Andrew Flanagan

A Denver jury found fully in pop singer Taylor Swift's favor Monday, delivering a unanimous verdict in a trial over whether she was groped by a former radio host during a Denver meet-and-greet. Wanting the trial to serve as an "example to other women," the star had sought a single dollar in damages, which she was granted.

Updated 8:20 p.m. ET

A judge has thrown out a lawsuit by former radio host David Mueller against singer Taylor Swift, ruling that Mueller hadn't proved that she set out to get him fired.

Mueller's claims against Swift's mother and her radio representative continue. The singer's countersuit accusing Mueller of groping her during a photo op also remains.

The ruling came one week into the trial in Denver. Swift had requested both dismissal and summary judgment. Closing arguments are set for Monday.

SoundCloud and the uploads of its many rappers, producers, noise bands and nascent podcasts are safe, for now. The company announced the "largest financing round in the history of SoundCloud" in a blog post this morning; a source with direct knowledge who requested anonymity in discussing the private business transaction confirmed to NPR Music that the amount was around $170 million.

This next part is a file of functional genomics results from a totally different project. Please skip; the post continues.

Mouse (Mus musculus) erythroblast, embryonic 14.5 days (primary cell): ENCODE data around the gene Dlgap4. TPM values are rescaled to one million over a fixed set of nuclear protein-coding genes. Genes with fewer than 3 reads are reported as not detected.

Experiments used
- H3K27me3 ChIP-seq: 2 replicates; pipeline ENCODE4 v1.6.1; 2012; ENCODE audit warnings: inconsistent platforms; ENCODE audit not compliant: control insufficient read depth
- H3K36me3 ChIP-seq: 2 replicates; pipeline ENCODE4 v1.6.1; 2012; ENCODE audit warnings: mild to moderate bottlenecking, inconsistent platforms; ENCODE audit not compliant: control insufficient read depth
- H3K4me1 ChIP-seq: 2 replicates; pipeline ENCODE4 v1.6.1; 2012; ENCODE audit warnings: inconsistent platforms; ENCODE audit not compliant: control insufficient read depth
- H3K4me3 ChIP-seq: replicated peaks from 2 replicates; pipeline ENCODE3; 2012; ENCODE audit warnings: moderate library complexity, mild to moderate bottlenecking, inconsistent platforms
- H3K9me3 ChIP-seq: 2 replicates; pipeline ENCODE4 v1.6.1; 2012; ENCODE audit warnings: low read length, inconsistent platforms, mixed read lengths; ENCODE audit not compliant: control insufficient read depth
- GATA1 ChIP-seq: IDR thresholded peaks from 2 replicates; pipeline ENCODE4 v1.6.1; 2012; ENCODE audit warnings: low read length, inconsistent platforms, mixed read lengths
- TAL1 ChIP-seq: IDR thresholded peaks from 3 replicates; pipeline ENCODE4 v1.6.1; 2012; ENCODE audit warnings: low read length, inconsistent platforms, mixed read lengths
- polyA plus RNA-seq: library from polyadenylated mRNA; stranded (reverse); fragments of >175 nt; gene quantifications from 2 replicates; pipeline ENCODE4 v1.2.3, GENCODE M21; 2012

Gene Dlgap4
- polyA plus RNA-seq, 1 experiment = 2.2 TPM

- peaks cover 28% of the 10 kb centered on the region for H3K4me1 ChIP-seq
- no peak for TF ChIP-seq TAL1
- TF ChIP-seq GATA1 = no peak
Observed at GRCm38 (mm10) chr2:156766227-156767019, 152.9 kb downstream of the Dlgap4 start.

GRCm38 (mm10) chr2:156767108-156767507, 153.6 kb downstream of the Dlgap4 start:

On Tuesday, two separate lawsuits were filed against Spotify in Nashville's federal court over a single issue. Both Bluewater Music, an independent publisher and copyright administration company, and Robert Gaudio, a founding member of Frankie Valli and the Four Seasons – and a songwriter behind the enduring hits "Sherry" and "Can't Take My Eyes Off You" — accuse the streaming service of improperly licensing song compositions.

Yoko Ono will, legalities willing, be added as a songwriter to one of the most famous pop songs in the world — and John Lennon's biggest solo hit — "Imagine."

Judging by the headlines Friday morning, Taylor Swift's music has finally returned to streaming services. But that's not exactly the case.

Spotify has agreed to put $43.45 million on the table (and an additional $5 million for attorneys' fees) in order to settle a class action suit brought against it by songwriters who accused the company of not licensing or paying them for use of their music.

"It's so heartbreaking because so many little ones attend our shows ... I just keep thinking about them," Ariana Grande's drummer wrote on Tuesday.

"The death of the MP3 was announced in a conference room in Erlangen, Germany, in the spring of 1995."

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